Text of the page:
California Leads Numbers in Ethnic Discrimination Cases

By Tanya Roth, Esq. on May 19, 2011 | Last updated on March 21, 2019

California has long been a diverse state, with many ethnicities comprising its population. For California employment lawyers, however, this means a prevalence of national-origin based employment discrimination claims. In fact, California Lawyer Magazine reports that California has more national-origin based employment discrimination lawsuits than other states.

The EEOC reports that the number of race and gender discrimination lawsuits across the nation has generally decreased. But despite the decrease in numbers of racial discrimination claims, there have been increasing complaints filed in related types of employment discrimination claims, such as those based on ethnic background, language or even accent.

In advising employers, counsel should explain the practices that may be considered national- origin based employment discrimination. Take, for example, language related policies. State and federal laws can permit employers to adopt workplace language policies, if the need to do so is justifiably a “business necessity,” but employers need to tread cautiously in doing so. Unreasonably discriminating against one language over another could raise issues.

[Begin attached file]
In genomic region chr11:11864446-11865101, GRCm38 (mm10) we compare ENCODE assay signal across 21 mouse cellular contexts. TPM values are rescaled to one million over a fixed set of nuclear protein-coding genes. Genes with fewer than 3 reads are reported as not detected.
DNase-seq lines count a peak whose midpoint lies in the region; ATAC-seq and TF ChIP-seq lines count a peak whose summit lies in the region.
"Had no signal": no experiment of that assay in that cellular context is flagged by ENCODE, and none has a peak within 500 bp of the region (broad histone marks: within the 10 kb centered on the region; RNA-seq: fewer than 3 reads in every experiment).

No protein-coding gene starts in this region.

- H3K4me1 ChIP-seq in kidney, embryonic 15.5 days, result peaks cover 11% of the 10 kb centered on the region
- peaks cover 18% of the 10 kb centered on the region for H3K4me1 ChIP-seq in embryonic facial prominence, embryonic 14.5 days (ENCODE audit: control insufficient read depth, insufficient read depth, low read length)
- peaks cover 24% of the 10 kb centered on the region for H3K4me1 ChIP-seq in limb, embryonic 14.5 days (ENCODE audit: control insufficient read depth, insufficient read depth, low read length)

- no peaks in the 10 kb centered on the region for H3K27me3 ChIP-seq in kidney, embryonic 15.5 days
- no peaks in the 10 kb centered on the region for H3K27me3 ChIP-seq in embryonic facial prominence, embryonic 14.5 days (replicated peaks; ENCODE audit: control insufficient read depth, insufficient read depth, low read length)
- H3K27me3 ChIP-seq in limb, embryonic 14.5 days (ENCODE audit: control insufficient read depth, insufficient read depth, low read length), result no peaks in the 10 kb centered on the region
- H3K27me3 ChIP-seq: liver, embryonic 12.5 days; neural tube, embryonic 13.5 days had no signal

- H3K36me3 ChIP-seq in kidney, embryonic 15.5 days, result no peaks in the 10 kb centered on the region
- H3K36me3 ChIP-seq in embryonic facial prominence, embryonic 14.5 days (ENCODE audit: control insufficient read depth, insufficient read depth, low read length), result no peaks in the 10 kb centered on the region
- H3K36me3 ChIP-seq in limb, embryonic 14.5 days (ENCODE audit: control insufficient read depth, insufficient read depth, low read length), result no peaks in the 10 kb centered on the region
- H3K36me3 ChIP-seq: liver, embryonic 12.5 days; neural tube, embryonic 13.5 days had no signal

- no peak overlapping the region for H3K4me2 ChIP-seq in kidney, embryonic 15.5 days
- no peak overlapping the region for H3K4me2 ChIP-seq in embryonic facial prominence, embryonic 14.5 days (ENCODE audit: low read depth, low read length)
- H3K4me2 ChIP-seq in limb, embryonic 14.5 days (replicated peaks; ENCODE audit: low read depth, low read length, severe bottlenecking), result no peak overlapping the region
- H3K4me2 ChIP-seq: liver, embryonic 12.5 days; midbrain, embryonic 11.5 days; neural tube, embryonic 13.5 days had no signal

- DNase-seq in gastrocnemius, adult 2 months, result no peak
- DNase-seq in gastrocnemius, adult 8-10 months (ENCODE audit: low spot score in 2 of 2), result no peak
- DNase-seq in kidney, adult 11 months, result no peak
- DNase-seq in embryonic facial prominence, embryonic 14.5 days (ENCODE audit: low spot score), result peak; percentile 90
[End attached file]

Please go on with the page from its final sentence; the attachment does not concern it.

On point comes a case filed in 2010 by the EEOC in the Eastern District of California, where several Filipino hospital workers in central California were reprimanded for speaking Tagalog while other workers speaking Spanish and Hindi were not treated in a similar manner.

According to KERO News, the Filipino staff was subjected to a hostile work environment whereby they were singled out and reprimanded in company meetings and were threatened with audio surveillance. Other staff members were also encouraged, according to the EEOC complaint, to report on the Filipino workers, thus creating a divisive work environment and deliberate tension between the Filipino hospital workers and hospital workers of other ethnicities.

“The targeting of one group … for behavior that was condoned for other groups is simply deplorable,” says Melissa Barrios, local director of the EEOC’s Fresno Local Office.

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